Telework: Not Business as Usual

Telework: Not Business as Usual

Yvette Blount (Macquarie University, Australia)
DOI: 10.4018/978-1-4666-6623-8.ch004
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Abstract

This chapter examines the technology, human resource management, and service quality issues that inhibit and/or support managers and employees in adopting sustainable telework programs using data from two Australian case studies. The Telework Conceptual Framework developed in this chapter provides guidance for government policymakers and managers in organisations (SMEs, not-for-profit, and large organisations) on the choice of technology, human resource management considerations, and service quality issues relating to the sustainable adoption of telework. A business case for telework should include the components of technology, human resource management, and service quality (customer service) that will contribute to an organisation's profitability. The contribution of telework to an organisation's competitiveness is an important prerequisite for management to embrace telework and other flexible work practices.
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Introduction

Telework (other terms in the literature include telecommuting, remote work, anywhere working, e-work, home-based work, virtual work) has been the subject of both academic and practitioner literature since Nilles (1975) first coined the phrase ‘telecommuting’ in the 1970s. However, telework is not ‘business as usual’ for many organisations and has not disseminated through the workforce to the extent expected (Noonan, 2012).

There has been little investigation on how best to implement telework in organisations (Bailey & Kurland, 2002) or how to utilise telework to improve service quality and competitive advantage. Previous research has focused on examining the benefits for individual workers.

Research has shown that there are significant benefits with telework. A key benefit is that employees (and often their managers) report that teleworkers are more productive (Bentley et al., 2013; Bloom, 2014). Other documented benefits include reduced absenteeism, significant savings in real estate costs, increased quality of work and better work/life balance (Bentley et al., 2013; Noonan, 2012; Whitehouse, 2002).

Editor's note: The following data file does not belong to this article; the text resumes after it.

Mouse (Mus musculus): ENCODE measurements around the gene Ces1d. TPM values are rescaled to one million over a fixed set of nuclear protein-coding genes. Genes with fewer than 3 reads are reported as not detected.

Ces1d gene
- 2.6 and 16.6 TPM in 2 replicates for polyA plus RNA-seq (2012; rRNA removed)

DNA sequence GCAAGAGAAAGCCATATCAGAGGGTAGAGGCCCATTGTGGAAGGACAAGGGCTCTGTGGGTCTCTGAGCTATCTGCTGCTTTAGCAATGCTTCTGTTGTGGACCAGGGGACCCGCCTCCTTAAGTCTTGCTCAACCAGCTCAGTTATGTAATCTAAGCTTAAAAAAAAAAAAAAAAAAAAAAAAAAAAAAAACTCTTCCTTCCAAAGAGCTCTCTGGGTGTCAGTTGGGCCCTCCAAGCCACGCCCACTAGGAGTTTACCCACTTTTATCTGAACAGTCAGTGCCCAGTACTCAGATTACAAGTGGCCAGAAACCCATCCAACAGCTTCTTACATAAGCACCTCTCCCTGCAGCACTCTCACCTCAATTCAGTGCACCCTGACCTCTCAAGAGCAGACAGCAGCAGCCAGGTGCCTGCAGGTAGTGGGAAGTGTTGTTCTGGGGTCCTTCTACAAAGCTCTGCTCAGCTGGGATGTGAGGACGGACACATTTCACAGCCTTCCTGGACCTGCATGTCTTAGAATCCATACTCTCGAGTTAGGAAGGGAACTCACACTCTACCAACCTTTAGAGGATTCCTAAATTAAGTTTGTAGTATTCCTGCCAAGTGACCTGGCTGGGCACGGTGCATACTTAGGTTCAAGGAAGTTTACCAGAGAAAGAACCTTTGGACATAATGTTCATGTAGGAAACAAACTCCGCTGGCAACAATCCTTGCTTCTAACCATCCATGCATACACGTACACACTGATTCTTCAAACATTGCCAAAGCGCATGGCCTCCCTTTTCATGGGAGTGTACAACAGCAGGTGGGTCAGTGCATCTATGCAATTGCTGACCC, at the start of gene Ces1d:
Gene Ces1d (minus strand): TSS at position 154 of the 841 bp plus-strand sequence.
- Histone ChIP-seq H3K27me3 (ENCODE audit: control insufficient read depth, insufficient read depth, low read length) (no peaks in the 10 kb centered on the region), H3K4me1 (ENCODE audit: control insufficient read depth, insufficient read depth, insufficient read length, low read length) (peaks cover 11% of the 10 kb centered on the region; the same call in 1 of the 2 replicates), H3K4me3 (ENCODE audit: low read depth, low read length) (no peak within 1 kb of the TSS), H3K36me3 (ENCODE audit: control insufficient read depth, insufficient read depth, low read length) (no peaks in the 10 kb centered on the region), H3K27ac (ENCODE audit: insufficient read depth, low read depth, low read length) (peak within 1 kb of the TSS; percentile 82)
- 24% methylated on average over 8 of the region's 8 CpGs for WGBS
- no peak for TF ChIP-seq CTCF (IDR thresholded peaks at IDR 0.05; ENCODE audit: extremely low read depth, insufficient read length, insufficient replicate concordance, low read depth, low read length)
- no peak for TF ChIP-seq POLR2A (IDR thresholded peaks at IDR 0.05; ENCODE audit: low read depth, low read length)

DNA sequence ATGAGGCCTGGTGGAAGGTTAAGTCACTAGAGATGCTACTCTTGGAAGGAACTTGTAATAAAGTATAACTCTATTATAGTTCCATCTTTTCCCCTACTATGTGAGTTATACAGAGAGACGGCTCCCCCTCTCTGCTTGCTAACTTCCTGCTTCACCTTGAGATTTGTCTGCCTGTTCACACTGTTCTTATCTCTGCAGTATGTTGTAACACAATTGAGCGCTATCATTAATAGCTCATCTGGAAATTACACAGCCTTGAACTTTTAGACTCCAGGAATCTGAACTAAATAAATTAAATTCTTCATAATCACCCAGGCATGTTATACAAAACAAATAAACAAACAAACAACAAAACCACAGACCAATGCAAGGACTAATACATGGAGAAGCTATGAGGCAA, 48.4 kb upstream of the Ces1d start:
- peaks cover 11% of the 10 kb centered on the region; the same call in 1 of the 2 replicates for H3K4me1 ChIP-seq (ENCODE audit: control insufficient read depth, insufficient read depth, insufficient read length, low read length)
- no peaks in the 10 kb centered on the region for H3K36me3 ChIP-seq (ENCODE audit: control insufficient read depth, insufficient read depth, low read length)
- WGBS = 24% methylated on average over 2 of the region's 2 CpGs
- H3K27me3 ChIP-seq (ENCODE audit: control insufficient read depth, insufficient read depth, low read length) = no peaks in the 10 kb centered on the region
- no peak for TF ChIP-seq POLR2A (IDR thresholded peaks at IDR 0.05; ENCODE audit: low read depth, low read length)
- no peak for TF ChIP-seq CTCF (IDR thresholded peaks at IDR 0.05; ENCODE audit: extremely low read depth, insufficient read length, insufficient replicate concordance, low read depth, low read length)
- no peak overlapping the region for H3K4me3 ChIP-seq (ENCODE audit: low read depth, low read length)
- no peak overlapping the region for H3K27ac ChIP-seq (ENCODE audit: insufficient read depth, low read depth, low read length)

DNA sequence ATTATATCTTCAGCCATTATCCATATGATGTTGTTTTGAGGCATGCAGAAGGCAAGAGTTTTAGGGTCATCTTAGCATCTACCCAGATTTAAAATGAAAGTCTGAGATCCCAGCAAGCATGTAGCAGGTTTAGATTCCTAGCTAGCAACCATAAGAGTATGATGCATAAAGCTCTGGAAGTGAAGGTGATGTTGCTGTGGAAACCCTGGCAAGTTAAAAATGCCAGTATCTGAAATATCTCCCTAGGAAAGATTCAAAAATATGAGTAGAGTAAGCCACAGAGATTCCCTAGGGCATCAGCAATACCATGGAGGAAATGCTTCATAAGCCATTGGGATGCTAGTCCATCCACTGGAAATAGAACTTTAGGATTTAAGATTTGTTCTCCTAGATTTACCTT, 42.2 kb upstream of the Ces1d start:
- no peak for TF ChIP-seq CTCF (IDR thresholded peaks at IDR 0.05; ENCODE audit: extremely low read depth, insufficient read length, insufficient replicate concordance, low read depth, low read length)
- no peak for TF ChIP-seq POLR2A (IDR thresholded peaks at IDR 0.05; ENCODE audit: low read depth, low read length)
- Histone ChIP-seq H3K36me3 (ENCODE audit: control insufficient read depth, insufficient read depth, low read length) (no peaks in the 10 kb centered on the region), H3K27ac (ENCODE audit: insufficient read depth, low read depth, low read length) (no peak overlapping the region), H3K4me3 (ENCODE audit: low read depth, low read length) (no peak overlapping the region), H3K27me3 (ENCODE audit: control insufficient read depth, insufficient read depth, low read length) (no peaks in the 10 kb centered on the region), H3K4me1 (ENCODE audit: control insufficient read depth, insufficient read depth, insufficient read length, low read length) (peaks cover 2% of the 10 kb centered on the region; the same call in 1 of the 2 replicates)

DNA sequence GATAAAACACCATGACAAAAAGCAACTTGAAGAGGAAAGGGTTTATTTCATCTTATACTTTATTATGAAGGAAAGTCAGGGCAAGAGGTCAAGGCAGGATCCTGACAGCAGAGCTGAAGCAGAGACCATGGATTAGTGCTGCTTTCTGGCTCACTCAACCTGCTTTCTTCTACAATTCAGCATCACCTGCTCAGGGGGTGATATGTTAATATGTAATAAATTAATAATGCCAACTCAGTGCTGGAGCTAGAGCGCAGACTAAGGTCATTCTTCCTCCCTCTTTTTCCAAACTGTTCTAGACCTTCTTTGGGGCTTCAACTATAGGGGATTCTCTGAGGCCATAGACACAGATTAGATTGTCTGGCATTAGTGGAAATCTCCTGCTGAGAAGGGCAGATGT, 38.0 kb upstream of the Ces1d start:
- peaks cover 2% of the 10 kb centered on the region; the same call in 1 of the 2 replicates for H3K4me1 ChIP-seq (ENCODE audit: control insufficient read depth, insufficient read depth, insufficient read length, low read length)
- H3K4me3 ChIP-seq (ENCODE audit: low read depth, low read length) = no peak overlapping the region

Conversely, telework has a number of limitations and detractors. Employees can feel socially and professionally isolated, there may be a tendency to work longer hours (work intensification), and career development may be problematic (Michielsens, Bingham, & Clarke, 2013; Noonan, 2012). Other limitations reported in the literature include not all jobs or employees have access to telework (equity), resistance by managers due to communication and supervisory issues and challenges around employee engagement (Pearce II, 2009; Peters, 2007). Media attention in 2013 regarding the decision made by the CEO of Yahoo to ban flexible work arrangements including telework, reignited debate about the appropriateness (or not) of telework, particularly relating to productivity claims (Cairns, 2013). Aside from the productivity issue, another key issue canvassed by the CEO of Yahoo was how innovation and creativity occurs if employees are not engaging in a face-to-face environment.

Organisations need to develop a business case that promotes telework as a source of competitive advantage rather than just a cost saving mechanism (Offstein, 2010). The purpose of this chapter is to examine the technology, human resource and service quality issues for achieving a sustainable telework program that contributes to an organisation’s competitiveness using data from two Australian case studies. The conceptual framework provides guidance for practitioners and researchers on the components of a business case for successful telework adoption.

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